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Matthew Wade's century in Sydney showed that he has the fighting instincts and batting power to add tungsten to the Australian middle order at a time when there is brittleness elsewhere
January 5, 2012
On Test match eve, Michael Clarke was posed an earnest question: having reclassified Mitchell Johnson as an allrounder, was Australia's captain giving any thought to promoting him to No. 6, ahead of Matthew Wade? Generally Clarke will give any question its due, even if most of his answers tend to be towards the safe side. This time, though, his response was pointedly dismissive.
"He won't be batting No. 6 ahead of Wade," Clarke said. "He is a genuine top-order batsman, Matthew Wade. It's just that he keeps, so batting at six or seven gives him more time to recover. He has been hitting the ball really well [though] hasn't made a big score for a while, so I wouldn't be surprised if you see him walk out and make a hundred in this Test match."
Emphatic as those words were, they paled next to the actions with which Wade vindicated his middle-order posting on the third morning at the SCG. In guiding the tail through the morning and making a joyous century, Wade set Australia up for a much improved third-day performance in which Sri Lanka were hurried towards defeat. There is even a case to be made that Australia's wicketkeeper should be considered for a higher commission than No. 6. At the very least, he should be acknowledged as Australia's best allrounder - more reliable than Johnson, more durable than Shane Watson.
As he did in Dominica last April, guiding Australia out of awkward circumstances with another compelling century, Wade arrived at the wicket at a moment on the second evening when the game was slipping from his team's grasp. He was cautious early on, even a little uncertain, as he tried to get acquainted with the turning ball. The early passages of a Wade innings can appear hesitant, almost apologetic, for he commits time to establishing himself deliberately, not manoeuvring the ball around with the alacrity of Michael Hussey.
But there is invariably a moment in Wade's innings when he clicks up several gears, going from a posture of reacting to the circumstances to an altogether more assertive one where his intent is to set the tone for proceedings. In Dominica, that moment had been when he passed 50. Earlier this summer against South Africa in Brisbane, Wade stodged his way to two from 23 balls, before cracking a straight drive that nearly took the head off Rory Kleinveldt, then cutting him to the boundary next ball. Wade plays himself in carefully, but having done so he feels free to unleash.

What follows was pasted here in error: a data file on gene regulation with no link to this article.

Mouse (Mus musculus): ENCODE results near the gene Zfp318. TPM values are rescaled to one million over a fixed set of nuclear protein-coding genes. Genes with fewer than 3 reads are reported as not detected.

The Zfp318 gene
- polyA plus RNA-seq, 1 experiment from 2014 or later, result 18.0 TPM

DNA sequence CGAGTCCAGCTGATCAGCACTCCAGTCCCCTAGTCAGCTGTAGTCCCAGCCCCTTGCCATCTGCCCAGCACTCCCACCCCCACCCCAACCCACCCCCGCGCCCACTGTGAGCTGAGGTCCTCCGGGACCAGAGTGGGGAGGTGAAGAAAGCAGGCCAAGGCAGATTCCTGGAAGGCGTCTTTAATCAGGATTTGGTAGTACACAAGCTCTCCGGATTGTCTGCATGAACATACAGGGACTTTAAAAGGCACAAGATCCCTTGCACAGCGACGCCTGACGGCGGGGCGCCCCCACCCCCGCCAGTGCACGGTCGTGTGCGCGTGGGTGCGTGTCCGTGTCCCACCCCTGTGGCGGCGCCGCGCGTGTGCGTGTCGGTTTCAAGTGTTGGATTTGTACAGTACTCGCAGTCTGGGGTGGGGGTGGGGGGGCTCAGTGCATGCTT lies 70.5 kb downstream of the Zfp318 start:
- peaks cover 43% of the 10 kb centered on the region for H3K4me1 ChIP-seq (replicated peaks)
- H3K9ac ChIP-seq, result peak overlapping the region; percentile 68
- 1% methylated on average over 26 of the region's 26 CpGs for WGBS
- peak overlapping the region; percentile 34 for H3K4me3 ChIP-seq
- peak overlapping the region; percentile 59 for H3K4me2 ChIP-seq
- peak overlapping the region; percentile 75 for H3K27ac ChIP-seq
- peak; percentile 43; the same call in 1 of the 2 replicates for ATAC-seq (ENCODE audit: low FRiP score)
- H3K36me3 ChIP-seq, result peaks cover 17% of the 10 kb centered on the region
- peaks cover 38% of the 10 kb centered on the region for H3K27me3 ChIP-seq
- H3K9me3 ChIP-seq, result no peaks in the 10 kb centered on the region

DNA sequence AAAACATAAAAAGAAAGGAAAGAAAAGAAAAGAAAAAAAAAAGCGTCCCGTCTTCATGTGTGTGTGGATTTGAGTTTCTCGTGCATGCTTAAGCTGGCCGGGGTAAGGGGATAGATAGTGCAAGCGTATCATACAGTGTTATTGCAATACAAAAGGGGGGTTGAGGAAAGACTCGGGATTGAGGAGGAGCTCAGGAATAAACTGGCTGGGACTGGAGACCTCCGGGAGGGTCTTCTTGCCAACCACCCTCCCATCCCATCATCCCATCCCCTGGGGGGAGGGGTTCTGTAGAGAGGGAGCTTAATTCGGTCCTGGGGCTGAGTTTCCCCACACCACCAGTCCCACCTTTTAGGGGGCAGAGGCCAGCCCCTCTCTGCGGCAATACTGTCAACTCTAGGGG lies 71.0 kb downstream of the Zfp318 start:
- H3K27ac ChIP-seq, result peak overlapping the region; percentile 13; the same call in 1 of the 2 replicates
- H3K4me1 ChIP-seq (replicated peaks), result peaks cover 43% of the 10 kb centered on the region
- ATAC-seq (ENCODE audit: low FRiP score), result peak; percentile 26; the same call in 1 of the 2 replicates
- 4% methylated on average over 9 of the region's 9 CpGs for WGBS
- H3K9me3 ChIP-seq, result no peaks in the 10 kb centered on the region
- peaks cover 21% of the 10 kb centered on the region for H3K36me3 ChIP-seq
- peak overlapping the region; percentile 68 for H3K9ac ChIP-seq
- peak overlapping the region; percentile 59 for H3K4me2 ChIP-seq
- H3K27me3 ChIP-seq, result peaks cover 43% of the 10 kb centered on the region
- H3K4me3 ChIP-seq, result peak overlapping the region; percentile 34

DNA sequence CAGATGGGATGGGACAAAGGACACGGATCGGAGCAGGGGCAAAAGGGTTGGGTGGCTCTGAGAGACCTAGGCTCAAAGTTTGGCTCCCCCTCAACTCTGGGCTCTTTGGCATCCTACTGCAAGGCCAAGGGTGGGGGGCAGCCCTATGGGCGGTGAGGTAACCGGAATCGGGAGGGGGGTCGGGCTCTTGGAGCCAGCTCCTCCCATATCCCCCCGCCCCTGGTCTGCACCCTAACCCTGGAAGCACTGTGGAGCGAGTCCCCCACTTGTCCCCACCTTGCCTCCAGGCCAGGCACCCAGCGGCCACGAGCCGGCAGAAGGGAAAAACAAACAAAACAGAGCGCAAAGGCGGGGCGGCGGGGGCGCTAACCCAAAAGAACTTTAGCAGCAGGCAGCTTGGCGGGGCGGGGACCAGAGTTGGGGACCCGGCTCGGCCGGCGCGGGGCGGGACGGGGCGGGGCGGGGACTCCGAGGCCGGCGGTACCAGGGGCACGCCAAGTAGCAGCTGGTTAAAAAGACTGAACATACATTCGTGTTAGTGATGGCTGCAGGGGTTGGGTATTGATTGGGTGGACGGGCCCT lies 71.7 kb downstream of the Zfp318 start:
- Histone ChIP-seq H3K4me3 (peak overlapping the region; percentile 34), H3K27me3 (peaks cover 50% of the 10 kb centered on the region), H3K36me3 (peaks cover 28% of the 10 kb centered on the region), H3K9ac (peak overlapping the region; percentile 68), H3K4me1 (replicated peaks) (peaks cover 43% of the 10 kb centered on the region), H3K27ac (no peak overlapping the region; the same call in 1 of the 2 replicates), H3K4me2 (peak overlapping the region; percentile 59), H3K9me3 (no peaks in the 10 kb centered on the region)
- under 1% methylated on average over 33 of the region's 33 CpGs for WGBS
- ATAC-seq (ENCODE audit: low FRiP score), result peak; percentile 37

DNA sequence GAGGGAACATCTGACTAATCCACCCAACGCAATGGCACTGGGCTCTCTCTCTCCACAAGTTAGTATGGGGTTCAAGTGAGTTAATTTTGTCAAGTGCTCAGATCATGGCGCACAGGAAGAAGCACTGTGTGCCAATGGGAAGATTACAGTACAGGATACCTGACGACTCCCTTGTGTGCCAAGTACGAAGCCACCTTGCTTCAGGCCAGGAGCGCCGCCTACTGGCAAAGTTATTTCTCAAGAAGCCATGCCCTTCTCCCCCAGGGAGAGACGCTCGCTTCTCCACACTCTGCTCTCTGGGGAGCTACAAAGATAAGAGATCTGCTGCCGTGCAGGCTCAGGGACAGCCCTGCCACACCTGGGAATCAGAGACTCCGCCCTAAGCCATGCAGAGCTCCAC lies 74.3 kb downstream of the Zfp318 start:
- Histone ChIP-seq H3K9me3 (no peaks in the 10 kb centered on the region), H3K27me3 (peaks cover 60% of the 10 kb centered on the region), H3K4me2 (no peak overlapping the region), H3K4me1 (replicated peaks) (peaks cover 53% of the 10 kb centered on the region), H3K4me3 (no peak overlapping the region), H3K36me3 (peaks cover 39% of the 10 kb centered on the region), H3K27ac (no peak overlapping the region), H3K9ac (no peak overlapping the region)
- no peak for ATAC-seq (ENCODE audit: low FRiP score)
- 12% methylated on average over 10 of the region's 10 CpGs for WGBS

A special day for Wade
In Sydney the point at which Wade declared his intent sticks in the memory not so much for the runs that were gathered as for the pain that was inflicted. On 22 he had endured a torturous period in which he was given out caught behind and escaped via DRS - which spotted a no-ball in addition to the absence of an edge. Next he was dropped at short leg, and finally given out caught at bat pad off Rangana Herath's bowling - this dismissal was also overturned via the DRS, but it was clear that a change in approach was required.
In the same over Wade responded to a pair of similarly pitched deliveries from Herath by sweeping with a great deal of venom. Twice he knelt down to play the shot, twice he connected sweetly, and twice Dimuth Karunaratne was sent hopping around the infield after being struck stinging blows to the body. From this over Wade was far more committed in his intentions and went to stumps well set on 47.
A series of indifferent strokes and questionable judgements by the other batsmen had left Wade with only the tail for company on the third morning, and his innings resumed in a collected manner. Again he followed the pattern of the evening before, gathering himself and reading the circumstances before going on the offensive. This time the loss of wickets forced Wade into greater aggression, but when he chose to attack after the arrival of the last man Jackson Bird he did so with breathtaking precision and power, going from 70 to 101 in 18 blistering balls.
Nuwan Pradeep felt the brunt, as Wade bisected the two men roaming the offside boundary early in an over, before taking advantage of the field coming up to stop the single by cuffing behind point for another. On a pitch Phillip Hughes had described as difficult to drive on, Wade's timing was beyond compare, pinging further boundaries to cover and wide long off. He saved his best for the shot that took him from 97 to 101, gliding with power to the square side of deep cover and racing in ebullient celebration towards the dressing room.
Given that this will be the last match in which Michael Hussey takes a place in the middle order, it was a performance to hearten Australia, expert in its rhythm and decisive in its execution. Wade's wicketkeeping has a little further to go, particularly on the higher bouncing surfaces of Australia, but his fighting instincts and batting power to give them full vent offer tungsten to the middle order at a time when there is brittleness elsewhere.
As for where Wade might bat in the future, it is worth remembering another line from Clarke, which he uttered in the wake of the Dominica innings. "I think if he plays the way he's been playing," Clarke had said, "there's no doubt he could play as a batsman." Those words ring truer now than ever.
Daniel Brettig is an assistant editor at ESPNcricinfo. He tweets hereFeeds: Daniel Brettig
© ESPN Sports Media Ltd.
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